It was quite a hassle to have to reintroduce it to the subject for the next seven sections from its table of contents. On the bright side, I was pretty pleased with the results of Claude’s efforts. From a series of relatively short prompts and some uploaded documents, it analyzed the legal issue and came up with arguments that made sense. It created a comprehensive table of contents, and then generated well-written text for each section and subsection of its outline. The text it produced contained numerous footnotes to primary and secondary sources, just like a typical law review article. According to a brief analyzer product, nearly all the cases and law review citations were non-hallucinated. Although none of the quotations or pinpoint citations I looked at were accurate, they were often fairly close. While most of the secondary source citations, apart from those referencing law review articles, were not entirely accurate, they were often sufficiently close that I could locate the intended source based on the partially hallucinated citator. If not, it didn’t take much time to locate something that seemed really similar. I endeavored to correct some of the citation information, but I only managed to get through about 10 in the version posted on SSRN before getting bored and abandoning the effort.

Claudia Trey Graces SSRN

Though I asked, sadly Claude couldn’t give me results in a Word document format so the footnotes would be where footnotes should be. So, for some inexplicable reason, I decided to insert them manually. This was a huge waste of time, but at a certain point, I felt the illogical pull of sunk cost silliness and finished them all. Inspired by having wasted so much time, I wasted even more by generating a table of contents for the article. I improved the author name from Claude to Claudia Trey and posted the 77-page masterwork on SSRN. While the article has sparked little interest, with only 11 downloads and 57 abstract views (some of which were my own attempts to determine which version I had uploaded), I am sure that if Claudia Trey has anything like human hubris, it will credit itself at least partially for the flurry of state legacy admission banning activity that has followed the paper’s publication.

Obviously, it is not time to spam law reviews with Claudia Trey and friends’ generated articles, because according to Copyleaks, it didn’t do all that well in avoiding plagiarism (although plagiarism detection software massively over-detects it for legal articles due to citations and quotations) or evading detection as AI-generated.

What is to Come?

However, it is very early days for these AI text generators, so one wonders what is to come in the future for not only legal but all areas of academic writing.

Leapfrogging the Competition: Claude 3 Researches and Writes Memos (Better Than Some Law Students and Maybe Even Some Lawyers?)


I’ve been incredibly excited about the premium version of Claude 3 since its release on March 4, 2024, and for good reason. Now that my previous favorite chatty chatbot, ChatGPT-4, has gone off the rails, I was missing a competent chatbot… I signed up the second I heard on March 4th, and it has been a pleasure to use Claude 3 ever since. It actually understands my prompts and usually provides me with impressive answers. Anthropic, maker of the Claude chatty chatbot family, has been touting Claude’s accomplishments of supposedly beating its competitors on common chatbot benchmarks, and commentators on the Internet have been singing its praises. Just last week, I was so impressed by its ability to analyze information in news stories in uploaded files that I wrote a LinkedIn post also singing its praises!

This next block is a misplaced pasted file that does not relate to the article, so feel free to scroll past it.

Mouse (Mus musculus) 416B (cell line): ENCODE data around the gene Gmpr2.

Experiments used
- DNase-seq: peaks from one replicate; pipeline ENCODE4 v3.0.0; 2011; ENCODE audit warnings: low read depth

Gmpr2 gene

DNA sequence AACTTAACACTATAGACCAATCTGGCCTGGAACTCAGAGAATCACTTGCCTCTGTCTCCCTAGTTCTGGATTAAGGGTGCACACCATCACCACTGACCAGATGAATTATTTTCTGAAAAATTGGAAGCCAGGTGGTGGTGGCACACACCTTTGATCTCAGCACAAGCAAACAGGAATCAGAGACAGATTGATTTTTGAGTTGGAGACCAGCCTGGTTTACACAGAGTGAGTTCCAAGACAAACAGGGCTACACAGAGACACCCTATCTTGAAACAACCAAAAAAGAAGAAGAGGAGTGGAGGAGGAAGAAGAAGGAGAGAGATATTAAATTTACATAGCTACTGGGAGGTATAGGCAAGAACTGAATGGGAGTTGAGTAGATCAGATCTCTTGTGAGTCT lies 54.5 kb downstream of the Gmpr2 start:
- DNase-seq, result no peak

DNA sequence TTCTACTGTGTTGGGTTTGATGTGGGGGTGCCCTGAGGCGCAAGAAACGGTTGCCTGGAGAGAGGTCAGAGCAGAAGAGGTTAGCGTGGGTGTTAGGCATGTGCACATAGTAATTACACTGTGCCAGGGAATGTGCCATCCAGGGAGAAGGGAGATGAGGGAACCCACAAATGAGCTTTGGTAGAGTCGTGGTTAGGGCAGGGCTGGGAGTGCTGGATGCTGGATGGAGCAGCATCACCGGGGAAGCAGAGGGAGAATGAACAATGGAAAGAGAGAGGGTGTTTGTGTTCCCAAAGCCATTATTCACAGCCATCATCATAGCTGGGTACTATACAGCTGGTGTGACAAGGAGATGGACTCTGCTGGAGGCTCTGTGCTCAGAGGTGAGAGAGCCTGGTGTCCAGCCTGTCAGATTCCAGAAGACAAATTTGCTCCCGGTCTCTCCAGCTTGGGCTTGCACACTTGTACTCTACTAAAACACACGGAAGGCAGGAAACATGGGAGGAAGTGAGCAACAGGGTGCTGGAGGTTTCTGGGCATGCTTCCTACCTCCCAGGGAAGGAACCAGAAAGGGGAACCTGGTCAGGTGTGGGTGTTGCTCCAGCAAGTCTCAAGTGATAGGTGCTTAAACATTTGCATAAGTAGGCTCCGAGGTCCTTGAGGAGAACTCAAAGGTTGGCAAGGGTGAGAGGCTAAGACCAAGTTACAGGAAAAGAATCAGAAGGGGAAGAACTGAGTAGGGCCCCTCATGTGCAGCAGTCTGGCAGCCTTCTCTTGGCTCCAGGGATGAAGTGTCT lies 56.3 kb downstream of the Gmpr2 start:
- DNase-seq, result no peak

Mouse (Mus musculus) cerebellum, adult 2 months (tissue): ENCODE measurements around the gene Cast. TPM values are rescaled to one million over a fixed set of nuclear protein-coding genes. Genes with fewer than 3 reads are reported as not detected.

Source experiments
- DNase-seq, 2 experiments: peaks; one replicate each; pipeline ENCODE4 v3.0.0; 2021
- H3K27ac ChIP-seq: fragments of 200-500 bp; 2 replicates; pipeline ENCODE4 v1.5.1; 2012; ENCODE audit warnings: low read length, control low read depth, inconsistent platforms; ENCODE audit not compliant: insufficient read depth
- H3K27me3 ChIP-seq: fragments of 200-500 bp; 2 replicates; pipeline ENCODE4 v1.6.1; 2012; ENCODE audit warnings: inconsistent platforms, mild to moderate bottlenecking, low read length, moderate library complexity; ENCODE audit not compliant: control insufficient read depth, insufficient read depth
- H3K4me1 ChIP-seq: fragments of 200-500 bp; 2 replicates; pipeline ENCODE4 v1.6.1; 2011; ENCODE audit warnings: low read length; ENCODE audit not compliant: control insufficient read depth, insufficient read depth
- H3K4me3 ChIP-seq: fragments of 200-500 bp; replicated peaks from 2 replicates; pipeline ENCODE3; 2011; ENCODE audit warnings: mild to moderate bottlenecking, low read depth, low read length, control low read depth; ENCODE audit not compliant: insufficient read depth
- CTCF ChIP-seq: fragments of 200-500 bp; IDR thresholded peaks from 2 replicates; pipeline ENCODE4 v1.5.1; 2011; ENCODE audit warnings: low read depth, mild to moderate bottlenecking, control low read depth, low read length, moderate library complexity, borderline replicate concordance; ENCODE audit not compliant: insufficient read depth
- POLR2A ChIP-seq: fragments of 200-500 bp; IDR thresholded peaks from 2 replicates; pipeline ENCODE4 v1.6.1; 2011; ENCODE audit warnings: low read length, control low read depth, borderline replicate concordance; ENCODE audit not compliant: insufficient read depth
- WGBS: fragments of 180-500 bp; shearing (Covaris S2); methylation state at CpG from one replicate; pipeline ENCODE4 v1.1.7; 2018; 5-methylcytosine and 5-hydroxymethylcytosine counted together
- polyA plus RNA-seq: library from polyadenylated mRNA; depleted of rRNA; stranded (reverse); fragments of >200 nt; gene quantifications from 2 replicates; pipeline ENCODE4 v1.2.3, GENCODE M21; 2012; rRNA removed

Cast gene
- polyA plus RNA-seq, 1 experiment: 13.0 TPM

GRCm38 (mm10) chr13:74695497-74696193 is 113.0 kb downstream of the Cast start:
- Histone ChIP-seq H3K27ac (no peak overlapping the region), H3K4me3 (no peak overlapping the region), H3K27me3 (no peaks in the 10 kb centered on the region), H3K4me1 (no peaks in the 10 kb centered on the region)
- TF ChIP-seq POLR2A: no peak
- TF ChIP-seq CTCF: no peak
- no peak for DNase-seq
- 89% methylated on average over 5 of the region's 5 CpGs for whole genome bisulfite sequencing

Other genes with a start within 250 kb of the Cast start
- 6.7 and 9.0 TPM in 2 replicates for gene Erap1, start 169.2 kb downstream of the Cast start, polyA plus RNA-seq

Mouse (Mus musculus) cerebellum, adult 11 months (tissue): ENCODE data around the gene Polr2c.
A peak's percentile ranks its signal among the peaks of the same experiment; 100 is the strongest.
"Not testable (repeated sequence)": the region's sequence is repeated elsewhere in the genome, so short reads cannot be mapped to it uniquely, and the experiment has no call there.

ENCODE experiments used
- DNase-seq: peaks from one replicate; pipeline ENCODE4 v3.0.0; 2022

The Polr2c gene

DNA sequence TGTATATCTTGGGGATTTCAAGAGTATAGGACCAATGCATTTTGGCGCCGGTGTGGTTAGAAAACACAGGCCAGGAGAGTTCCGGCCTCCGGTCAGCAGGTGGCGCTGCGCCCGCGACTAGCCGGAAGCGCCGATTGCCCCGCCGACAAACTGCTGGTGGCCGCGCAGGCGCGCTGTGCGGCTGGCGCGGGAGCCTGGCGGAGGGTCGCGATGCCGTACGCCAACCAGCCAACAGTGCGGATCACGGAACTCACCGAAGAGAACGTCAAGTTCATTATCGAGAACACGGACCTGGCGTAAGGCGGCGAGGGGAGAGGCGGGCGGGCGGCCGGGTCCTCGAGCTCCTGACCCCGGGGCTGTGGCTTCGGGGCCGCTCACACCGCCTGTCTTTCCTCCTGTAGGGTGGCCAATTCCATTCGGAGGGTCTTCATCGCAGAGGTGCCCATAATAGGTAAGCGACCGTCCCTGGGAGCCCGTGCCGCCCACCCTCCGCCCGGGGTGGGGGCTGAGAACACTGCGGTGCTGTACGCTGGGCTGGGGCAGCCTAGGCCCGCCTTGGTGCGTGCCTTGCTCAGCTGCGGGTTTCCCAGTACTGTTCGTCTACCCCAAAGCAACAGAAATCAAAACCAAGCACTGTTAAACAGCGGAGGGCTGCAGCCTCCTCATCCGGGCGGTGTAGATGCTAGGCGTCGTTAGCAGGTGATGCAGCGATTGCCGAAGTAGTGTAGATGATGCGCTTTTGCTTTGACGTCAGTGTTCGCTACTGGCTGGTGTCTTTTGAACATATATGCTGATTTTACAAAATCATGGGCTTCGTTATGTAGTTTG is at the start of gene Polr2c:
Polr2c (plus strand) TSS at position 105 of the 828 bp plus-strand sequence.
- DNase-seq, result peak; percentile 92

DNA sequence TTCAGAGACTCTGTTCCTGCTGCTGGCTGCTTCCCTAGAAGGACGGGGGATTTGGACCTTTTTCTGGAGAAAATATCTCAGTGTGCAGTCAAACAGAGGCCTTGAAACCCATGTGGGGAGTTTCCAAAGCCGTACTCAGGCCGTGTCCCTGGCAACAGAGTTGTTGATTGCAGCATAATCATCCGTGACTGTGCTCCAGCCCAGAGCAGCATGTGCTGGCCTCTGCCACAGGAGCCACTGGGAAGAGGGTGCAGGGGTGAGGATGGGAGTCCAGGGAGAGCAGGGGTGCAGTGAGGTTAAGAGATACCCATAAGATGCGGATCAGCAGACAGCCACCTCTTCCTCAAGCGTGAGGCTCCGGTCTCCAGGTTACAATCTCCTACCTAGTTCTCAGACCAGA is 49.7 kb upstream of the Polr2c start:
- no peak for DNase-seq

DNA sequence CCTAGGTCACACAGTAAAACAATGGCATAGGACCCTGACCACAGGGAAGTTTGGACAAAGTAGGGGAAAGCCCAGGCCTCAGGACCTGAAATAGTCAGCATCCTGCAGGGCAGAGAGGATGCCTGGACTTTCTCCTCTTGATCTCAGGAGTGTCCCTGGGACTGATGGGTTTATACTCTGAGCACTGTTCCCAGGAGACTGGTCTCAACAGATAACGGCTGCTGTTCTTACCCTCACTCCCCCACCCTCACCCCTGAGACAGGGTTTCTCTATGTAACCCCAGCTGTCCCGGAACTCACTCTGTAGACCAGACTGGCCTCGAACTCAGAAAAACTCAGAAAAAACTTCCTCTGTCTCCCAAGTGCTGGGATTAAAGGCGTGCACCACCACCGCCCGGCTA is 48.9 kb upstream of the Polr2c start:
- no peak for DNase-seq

Hesitation After Previous Struggles

Despite my high hopes for its legal research abilities after experimenting with it last week, I was hesitant to test Claude 3. I have a rule about intentionally irritating myself—if I’m not already irritated, I don’t go looking for irritation… Over the past several weeks, I’ve wasted countless hours trying to improve the legal research capabilities of ChatGPT-3.5, ChatGPT-4, Microsoft Copilot, and my legal research/memo writing GPTs through the magic of (IMHO) clever prompting and repetition. Sadly, I failed miserably and concluded that either ChatGPT-4 was suffering from some form of robotic dementia, or I am. The process was a frustrating waste, and I knew that Claude 3 doing a bad job of legal research too could send me over the edge….

Claude 3’s Wrote a Pretty Good Legal Memorandum!

Luckily for me, when I finally got up the nerve to test out the abilities of Claude 3, I found that the internet hype was not overstated. Somehow, Claude 3 has suddenly leapfrogged over its competitors in legal research/legal analysis/legal memo writing ability – it instantly did what would have taken a skilled researcher over an hour and produced a better legal memorandum which is probably better than that produced by many law students and even some lawyers. Check it out for yourself! Unless this link actually works for any Claude 3 subscribers out there, there doesn’t seem to be a way to actually link to a Claude 3 chat at this time. However, click here for the whole chat I cut and pasted into a Google Drive document, here for a very long screenshot image of the chat, or here for the final 1,446-word version of the memo as a Word document.